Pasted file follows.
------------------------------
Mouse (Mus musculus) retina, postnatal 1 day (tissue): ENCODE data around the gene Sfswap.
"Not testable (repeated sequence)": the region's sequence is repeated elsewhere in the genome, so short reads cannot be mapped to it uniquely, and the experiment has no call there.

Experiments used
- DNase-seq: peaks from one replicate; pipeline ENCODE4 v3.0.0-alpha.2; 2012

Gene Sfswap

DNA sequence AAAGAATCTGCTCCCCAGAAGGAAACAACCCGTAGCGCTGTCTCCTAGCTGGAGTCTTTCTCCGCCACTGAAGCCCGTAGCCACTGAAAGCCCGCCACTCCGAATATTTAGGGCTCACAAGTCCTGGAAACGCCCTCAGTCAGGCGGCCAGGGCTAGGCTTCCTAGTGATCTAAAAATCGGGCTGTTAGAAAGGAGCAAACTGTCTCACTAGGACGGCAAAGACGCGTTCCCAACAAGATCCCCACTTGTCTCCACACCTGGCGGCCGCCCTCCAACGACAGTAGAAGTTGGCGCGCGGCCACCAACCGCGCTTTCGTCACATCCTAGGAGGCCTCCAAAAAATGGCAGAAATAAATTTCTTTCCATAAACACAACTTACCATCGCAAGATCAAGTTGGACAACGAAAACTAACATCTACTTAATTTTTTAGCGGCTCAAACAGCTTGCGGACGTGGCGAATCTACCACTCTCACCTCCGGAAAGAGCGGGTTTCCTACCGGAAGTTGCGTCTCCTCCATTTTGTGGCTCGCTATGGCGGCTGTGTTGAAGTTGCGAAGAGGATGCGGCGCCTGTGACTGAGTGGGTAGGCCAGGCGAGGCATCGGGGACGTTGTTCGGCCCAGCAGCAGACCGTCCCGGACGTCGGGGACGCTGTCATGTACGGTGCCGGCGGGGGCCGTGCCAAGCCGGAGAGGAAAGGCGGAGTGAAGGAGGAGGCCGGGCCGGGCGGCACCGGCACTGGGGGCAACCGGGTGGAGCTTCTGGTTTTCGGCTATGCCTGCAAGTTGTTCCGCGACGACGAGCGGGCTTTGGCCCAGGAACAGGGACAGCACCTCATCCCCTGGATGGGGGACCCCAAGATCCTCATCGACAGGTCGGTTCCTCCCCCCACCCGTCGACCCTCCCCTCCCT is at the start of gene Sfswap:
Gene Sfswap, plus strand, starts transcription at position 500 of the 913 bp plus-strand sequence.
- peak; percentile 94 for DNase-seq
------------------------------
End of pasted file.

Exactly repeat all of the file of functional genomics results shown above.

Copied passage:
Mouse (Mus musculus) retina, postnatal 1 day (tissue): ENCODE data around the gene Sfswap.
"Not testable (repeated sequence)": the region's sequence is repeated elsewhere in the genome, so short reads cannot be mapped to it uniquely, and the experiment has no call there.

Experiments used
- DNase-seq: peaks from one replicate; pipeline ENCODE4 v3.0.0-alpha.2; 2012

Gene Sfswap

DNA sequence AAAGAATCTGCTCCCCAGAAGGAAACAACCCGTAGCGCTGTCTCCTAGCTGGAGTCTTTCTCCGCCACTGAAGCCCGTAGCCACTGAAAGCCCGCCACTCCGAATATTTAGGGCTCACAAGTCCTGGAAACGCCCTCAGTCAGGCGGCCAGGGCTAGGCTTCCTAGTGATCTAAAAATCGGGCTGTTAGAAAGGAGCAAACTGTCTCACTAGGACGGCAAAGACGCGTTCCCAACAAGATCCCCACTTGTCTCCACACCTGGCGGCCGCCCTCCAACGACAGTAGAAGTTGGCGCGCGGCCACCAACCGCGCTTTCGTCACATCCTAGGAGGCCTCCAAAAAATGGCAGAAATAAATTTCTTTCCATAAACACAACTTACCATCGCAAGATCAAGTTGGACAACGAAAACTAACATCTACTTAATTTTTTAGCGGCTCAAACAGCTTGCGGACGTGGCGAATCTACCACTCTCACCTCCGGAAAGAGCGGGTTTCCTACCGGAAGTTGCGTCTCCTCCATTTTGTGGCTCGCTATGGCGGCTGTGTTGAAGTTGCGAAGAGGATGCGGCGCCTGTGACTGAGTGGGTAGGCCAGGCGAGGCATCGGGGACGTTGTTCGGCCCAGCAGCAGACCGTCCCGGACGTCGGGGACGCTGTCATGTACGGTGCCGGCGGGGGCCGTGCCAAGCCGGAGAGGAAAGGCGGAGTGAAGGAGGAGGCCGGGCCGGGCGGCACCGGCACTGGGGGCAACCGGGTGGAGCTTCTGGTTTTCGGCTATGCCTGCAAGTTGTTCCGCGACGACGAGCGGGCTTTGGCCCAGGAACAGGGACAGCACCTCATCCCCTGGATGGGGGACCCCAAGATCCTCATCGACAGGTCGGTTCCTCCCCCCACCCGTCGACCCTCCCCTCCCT is at the start of gene Sfswap:
Gene Sfswap, plus strand, starts transcription at position 500 of the 913 bp plus-strand sequence.
- peak; percentile 94 for DNase-seq